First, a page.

Microsoft did agree not to sue open-source developers, but it had already promised that before. [NOTE: My memory was a little fuzzy on this. See below.] It also said it would provide access to its IP to commercial open-source companies at fair rates, which is also not news.that Microsoft was covenanting "not to sue over open source." This, unfortunately, is only half-true.
In other words, there is
no some news in Microsoft's announcement as it pertains to patents and open source. None. Or very little.
UPDATED: What I failed to mention was that Microsoft's original pledge was more constrained to developers in the OpenSUSE.org community and to "non-compensated developers." In other words, developers too poor to worry about. :-)
So, the fact that Microsoft is now opening up to any open-source development and non-commercial distribution is important, though not significantly more than it originally promised. It's still designed to limit non-commercial distribution, which is effectively what the original proposal called for. I understand Microsoft's stance on this. I just wish that it would change it.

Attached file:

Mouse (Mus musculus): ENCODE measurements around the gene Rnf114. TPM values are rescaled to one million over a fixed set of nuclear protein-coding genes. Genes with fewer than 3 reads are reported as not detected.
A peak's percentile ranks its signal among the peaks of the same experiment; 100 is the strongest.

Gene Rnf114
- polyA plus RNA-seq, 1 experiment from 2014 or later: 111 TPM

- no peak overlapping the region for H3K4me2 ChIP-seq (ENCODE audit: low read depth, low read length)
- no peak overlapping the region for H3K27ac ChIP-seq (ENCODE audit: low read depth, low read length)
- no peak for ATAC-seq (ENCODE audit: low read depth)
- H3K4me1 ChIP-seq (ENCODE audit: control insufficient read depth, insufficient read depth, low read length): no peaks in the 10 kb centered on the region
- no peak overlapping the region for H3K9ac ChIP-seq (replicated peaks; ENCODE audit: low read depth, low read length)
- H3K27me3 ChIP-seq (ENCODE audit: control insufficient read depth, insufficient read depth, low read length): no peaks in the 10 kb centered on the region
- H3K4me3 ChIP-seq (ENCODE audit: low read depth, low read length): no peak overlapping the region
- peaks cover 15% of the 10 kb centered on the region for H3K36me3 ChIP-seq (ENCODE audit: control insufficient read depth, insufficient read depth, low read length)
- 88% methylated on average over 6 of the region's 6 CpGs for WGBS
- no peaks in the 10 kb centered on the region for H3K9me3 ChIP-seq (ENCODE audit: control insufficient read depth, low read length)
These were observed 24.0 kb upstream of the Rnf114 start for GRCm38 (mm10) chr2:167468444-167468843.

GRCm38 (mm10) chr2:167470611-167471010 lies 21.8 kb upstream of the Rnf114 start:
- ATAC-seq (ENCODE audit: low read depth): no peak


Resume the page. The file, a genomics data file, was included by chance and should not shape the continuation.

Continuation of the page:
Instead, the really big news is Microsoft's commitment to open APIs and open protocols. That's the takeaway. This announcement really has
nothing little to do with open-source companies or developers, except inasmuch as they want to better interoperate with Microsoft technology (which many of us do because our customers require it).
It's great news, and it's big news. My company has been seeking this API and protocol information for months (years, really). But Microsoft's pledge doesn't obviate the need to negotiate patent royalties, if required, with the company. I do know, anecdotally, that Microsoft is offering very low royalties for these patents, and it's also promising to more clearly delineate the boundaries of these patents.
But this is not a free lunch for open source. Sorry.